All ArticlesResearch Centre

Farewell Plastic Straw, Hello Face Mask

By October 22, 2020One Comment

Although plastic waste from discarded face masks and gloves may well supersede the progress which was hoped to have been achieved by banning plastic straws, stirrers and cotton buds, the Single-Use Plastic ban is a reminder of what can be accomplished when united in cause.

You will be forgiven for missing the announcement earlier this month, but the Single-Use Plastic ban on items such as straws, stirrers and plastic-stemmed cotton buds came into force in England on the 1st of October. The ban comes as a victory as it was delayed by six months during the height of the pandemic in April.

According to the UK Government, the ban hopes to eliminate the 4.7 billion plastic straws, 316 million plastic stirrers and 1.8 billion plastic stemmed cotton buds from entering our waste stream and the natural environment. As Environment Secretary George Eustice notes: “The ban on straws, stirrers and cotton buds is just the next step in our battle against plastic pollution and our pledge to protect our ocean and the environment for future generations.” The ban assigns responsibility to businesses who are no longer allowed to sell or supply these items to customers, while local authorities are tasked with setting and administering fines to those in breach. 

Yet the ban comes at a time just when the need for some single-use items have become increasingly widespread. Face masks, gloves, takeaways and home deliveries have all significantly added to our plastic waste during the pandemic. In London, and in many cities around the world, it is now mandatory to wear face masks in all public places. According to a study published in the Journal for Environmental Science and Technology, 129 billion face masks and 65 billion gloves are being used on a monthly basis globally. Although the perceived utility of one single use plastic item supersedes the other, safety over convenience, it remains questionable whether this pick and mix strategy will prove fruitful long-term. Furthermore, there is a growing criticism that the items in question only make up a fraction of the total amount of plastic waste which flows into the ocean every year, with some estimates suggesting just 0.025% for straws.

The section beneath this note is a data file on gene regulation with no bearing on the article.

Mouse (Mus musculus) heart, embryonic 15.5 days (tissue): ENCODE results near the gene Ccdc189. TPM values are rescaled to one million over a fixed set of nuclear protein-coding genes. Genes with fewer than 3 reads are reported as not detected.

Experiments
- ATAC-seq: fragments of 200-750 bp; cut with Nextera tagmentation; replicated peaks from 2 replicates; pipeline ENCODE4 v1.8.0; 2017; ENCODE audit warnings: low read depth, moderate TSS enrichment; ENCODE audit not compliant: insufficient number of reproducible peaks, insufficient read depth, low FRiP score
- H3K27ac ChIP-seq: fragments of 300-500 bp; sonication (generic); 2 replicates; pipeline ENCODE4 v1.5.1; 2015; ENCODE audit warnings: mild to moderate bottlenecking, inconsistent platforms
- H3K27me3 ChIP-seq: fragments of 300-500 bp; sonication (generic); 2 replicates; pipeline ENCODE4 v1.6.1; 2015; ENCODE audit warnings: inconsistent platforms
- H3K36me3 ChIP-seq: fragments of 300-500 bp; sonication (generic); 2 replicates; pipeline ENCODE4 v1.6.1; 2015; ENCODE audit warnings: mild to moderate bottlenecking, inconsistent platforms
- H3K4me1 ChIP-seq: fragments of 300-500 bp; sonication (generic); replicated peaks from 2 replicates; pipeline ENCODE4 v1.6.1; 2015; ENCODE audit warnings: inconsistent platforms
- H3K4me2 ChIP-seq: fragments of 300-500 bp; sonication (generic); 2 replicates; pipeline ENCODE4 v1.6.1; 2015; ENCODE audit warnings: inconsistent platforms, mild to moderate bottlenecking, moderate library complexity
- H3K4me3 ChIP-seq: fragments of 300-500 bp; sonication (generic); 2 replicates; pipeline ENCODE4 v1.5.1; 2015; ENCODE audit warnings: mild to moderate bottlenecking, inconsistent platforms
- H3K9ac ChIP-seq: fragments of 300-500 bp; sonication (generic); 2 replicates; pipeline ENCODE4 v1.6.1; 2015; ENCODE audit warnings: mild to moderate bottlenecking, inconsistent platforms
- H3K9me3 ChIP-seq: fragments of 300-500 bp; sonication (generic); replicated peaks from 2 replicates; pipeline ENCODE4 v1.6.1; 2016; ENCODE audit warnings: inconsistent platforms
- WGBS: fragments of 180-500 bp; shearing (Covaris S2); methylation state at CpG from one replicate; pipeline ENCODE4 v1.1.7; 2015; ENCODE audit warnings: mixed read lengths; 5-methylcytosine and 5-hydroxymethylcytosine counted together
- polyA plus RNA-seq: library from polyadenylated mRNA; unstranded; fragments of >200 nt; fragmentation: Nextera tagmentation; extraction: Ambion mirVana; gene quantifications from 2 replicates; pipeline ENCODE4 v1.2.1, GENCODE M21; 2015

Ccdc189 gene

Irrespective of these qualms, a small triumph can be found in what the ban stirred in anticipation. The rejection of the plastic straw instantly hit home for consumers and companies such as McDonalds, Wetherspoons and Waitrose who proceeded with the eradication of plastic straws long before the ban came into force. Innovations were made as companies became creative and experimented with new materials. Reusable steel, bamboo, or degradable options such as papaya leaf, seaweed, pasta and compressed paper became the material of choice. Our perceptions and behaviours also changed. Plastic straws became frowned upon, and we re-evaluated their purpose as they were no longer mindlessly placed in our glasses or takeaway cups.

Although it will be difficult to speculate just how effective the policy will be, or whether the material innovations are really more environmentally friendly than plastic, the momentum and unity it created is something to applaud these days. For in the end, every-day life without the plastic straw was strangely similar to how it was before.

Join the discussion One Comment